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Drug developers deeply concerned

28.11.2013 - EU industry associations urge EU legislators: Don’t make the regulatory process too long, putting Europe’s competitiveness at risk.

Just before Christmas, the European Commission, European Parliament and the EU Council are expected to finalise the Clinical Trials Regulation. However, drug developers and manufacturers are deeply concerned. They believe that the  compromise could fail to meet the original goal of the Regulation which was to reverse decreasing numbers of clinical trials carried out in the bloc.

In a joint statement EuropaBio, the European Federation of Pharma Industry Associations (EFPIA), the Association of Clinical Research Organisations (ACRO), Cancer Research UK, and the Patients Network for Medical Research and Health (EGAN) have urged the legislators not to dilute the original aim of the regulation:  "It is imperative to build on Europe’s innovative edge – not just for competitive reasons, but because innovation is the tool needed to deliver new and improved medicines to patients,“ they stress.  "The longer the regulatory process takes to approve a clinical trial, or process regulatory procedures around it, the greater the cost of the trial. Higher costs can result in fewer trials being run, reducing our ability to understand treatments better. Towards this end, we strongly support the path set out by the Commission as well as the European Parliament in ensuring competitive timelines for these authorisations, and urges the Council to support this approach moving forward.“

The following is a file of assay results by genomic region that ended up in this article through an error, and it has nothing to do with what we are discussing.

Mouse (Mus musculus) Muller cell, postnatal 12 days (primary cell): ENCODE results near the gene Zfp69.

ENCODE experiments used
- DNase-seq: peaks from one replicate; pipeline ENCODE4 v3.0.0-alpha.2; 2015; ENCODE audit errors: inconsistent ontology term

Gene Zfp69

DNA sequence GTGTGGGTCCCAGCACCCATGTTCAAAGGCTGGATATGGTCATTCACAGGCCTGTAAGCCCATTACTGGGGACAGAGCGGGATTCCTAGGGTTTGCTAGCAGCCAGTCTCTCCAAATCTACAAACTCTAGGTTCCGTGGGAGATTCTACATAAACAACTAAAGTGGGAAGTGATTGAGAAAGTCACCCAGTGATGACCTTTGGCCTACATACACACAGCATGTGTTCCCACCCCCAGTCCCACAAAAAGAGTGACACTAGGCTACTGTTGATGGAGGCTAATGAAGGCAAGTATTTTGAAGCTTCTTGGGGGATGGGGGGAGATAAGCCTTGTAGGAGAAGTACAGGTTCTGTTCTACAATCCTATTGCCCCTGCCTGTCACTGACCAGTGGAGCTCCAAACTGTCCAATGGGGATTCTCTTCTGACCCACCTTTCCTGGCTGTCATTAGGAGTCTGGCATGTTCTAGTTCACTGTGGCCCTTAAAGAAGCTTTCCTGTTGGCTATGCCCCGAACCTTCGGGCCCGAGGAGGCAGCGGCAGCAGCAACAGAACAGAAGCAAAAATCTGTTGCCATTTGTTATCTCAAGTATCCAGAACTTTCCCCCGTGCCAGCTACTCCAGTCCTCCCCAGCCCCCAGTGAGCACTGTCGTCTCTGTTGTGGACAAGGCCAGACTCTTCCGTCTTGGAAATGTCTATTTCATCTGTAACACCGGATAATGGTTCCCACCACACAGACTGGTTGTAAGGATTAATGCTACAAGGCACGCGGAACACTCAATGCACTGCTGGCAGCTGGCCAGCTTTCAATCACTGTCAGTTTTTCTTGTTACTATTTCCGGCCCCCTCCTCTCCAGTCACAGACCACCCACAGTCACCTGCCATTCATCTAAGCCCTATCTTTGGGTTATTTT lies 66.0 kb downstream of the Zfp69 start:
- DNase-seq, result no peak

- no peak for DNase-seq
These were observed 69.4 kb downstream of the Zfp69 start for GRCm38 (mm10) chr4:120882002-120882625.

The associations say it is essential to ensure that timelines are predictable and are in no case longer than the timelines already established in the current Directive. The proposal of the Commission initially intended to shorten the Clinical Trial Authorisation Timeline from 60 days (90 days for advanced therapy medicinal products such as gene and cell therapies) to 25 days (plus 5 extra days for ATMPs). However as there are member states where the timeline is significantly longer, industry fears that the Council will prolong the timeline. According to EuropaBio "everything going beyond 60 days would clearly be uncompetitive and send the wrong signal“. 

Short timelines at high quality level, however, are possible. In the UK, the initial assessment is performed within 30 days, according to the MHRA. Applications for Healthy Volunteer Trials and sponsor-determined Phase I trials in non-oncology patients will be assessed and processed within 30 days, with an average of 14 days or less.

eurobiotechnews.eu/tg

http://www.european-biotechnology-news.com/news/news/2013-04/eu-biopharma-industry-concerned.html

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